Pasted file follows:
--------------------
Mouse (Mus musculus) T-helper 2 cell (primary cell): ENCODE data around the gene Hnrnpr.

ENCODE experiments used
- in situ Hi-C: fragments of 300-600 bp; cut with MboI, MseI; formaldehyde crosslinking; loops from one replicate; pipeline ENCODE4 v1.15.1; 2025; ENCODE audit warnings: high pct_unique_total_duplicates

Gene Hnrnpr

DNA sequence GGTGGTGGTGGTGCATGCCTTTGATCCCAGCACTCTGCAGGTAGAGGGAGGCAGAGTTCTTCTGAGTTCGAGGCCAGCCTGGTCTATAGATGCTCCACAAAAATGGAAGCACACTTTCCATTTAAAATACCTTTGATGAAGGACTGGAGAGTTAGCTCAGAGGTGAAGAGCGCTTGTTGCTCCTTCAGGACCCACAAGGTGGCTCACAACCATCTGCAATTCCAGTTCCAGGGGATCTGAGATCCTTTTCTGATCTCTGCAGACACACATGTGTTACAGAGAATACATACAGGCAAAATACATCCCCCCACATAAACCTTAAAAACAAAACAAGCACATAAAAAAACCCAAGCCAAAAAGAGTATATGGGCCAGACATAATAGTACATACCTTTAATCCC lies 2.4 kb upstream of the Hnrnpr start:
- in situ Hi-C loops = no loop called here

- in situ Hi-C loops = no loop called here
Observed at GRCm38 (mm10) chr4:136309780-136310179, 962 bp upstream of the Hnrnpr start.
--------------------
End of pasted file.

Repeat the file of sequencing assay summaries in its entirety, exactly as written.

Mouse (Mus musculus) T-helper 2 cell (primary cell): ENCODE data around the gene Hnrnpr.

ENCODE experiments used
- in situ Hi-C: fragments of 300-600 bp; cut with MboI, MseI; formaldehyde crosslinking; loops from one replicate; pipeline ENCODE4 v1.15.1; 2025; ENCODE audit warnings: high pct_unique_total_duplicates

Gene Hnrnpr

DNA sequence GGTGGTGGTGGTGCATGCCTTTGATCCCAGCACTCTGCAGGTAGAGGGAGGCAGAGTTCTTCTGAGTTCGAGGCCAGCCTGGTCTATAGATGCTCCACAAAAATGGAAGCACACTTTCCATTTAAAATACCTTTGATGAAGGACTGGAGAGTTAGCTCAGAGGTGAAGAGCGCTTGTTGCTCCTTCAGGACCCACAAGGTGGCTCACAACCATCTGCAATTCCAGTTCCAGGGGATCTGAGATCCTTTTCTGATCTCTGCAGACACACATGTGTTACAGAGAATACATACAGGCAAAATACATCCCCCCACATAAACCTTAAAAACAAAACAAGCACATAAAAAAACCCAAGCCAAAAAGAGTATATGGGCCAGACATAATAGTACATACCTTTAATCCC lies 2.4 kb upstream of the Hnrnpr start:
- in situ Hi-C loops = no loop called here

- in situ Hi-C loops = no loop called here
Observed at GRCm38 (mm10) chr4:136309780-136310179, 962 bp upstream of the Hnrnpr start.